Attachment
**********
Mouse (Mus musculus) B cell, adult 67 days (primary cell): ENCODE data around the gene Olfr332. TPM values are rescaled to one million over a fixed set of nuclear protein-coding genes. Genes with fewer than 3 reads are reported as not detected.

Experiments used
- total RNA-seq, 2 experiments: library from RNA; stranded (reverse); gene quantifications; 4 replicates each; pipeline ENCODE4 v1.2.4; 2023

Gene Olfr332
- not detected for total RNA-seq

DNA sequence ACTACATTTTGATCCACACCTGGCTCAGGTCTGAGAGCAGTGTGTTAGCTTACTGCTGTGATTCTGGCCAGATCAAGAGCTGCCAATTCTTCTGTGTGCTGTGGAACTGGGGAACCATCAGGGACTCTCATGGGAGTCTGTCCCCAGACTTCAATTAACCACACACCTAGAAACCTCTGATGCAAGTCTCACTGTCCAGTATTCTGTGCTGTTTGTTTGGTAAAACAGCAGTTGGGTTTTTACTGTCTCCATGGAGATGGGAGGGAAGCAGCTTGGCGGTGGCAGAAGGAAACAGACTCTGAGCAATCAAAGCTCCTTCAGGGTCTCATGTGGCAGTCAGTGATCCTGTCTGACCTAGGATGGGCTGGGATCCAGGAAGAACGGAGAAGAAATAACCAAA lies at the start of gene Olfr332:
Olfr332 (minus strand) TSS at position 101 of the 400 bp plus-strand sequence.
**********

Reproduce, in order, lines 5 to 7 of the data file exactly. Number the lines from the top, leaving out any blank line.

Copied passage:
- not detected for total RNA-seq

DNA sequence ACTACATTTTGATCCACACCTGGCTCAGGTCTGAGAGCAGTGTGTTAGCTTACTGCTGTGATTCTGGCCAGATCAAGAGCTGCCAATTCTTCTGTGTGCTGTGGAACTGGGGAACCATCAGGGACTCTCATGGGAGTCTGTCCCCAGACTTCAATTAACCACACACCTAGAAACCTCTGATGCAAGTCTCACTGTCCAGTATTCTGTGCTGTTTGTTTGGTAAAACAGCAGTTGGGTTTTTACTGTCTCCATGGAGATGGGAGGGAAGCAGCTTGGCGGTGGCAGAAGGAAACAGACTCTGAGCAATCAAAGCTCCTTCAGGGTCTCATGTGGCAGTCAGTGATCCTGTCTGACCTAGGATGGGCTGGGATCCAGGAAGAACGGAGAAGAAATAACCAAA lies at the start of gene Olfr332:
Olfr332 (minus strand) TSS at position 101 of the 400 bp plus-strand sequence.